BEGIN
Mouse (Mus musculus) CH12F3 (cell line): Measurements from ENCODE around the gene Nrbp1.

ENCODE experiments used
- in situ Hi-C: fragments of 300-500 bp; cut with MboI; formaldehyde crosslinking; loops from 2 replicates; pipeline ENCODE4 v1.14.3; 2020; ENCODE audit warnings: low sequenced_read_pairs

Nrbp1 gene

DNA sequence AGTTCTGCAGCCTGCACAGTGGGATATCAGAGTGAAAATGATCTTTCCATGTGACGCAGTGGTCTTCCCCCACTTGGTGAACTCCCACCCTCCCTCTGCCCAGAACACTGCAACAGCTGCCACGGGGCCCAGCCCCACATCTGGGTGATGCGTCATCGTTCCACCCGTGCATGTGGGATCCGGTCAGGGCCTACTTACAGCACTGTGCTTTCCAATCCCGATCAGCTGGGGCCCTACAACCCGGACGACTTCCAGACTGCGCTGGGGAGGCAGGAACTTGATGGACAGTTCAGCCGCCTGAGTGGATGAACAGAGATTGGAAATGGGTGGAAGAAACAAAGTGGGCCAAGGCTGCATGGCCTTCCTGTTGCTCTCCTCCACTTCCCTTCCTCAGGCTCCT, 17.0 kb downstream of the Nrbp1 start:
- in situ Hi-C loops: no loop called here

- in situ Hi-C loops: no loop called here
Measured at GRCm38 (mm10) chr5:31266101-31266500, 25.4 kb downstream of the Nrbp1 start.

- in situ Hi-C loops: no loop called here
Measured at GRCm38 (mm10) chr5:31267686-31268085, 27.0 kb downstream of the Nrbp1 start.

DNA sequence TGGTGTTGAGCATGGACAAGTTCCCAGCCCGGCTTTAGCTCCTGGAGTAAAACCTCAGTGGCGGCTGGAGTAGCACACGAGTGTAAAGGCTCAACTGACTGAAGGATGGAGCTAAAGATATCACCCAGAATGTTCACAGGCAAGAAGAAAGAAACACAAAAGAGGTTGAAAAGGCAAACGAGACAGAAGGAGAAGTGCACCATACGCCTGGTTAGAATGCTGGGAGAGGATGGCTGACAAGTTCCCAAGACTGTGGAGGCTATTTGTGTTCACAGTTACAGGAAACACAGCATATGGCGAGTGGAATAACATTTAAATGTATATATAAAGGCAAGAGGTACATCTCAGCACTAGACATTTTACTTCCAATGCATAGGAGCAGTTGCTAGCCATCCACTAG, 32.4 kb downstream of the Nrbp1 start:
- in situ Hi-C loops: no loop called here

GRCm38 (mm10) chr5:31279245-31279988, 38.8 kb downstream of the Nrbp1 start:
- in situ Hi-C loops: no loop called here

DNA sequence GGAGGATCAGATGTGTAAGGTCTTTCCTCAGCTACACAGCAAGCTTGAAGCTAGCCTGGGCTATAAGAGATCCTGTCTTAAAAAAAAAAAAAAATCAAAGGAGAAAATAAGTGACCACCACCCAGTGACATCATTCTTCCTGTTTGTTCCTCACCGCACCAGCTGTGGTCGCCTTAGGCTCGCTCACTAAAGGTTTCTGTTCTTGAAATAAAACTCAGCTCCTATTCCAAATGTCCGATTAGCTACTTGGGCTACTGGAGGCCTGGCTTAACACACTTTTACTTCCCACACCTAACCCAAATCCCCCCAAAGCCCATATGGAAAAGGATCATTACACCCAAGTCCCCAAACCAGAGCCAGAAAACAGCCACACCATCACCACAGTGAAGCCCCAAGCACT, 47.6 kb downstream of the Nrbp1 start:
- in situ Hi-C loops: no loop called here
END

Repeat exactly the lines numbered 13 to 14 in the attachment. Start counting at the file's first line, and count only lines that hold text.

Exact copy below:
GRCm38 (mm10) chr5:31279245-31279988, 38.8 kb downstream of the Nrbp1 start:
- in situ Hi-C loops: no loop called here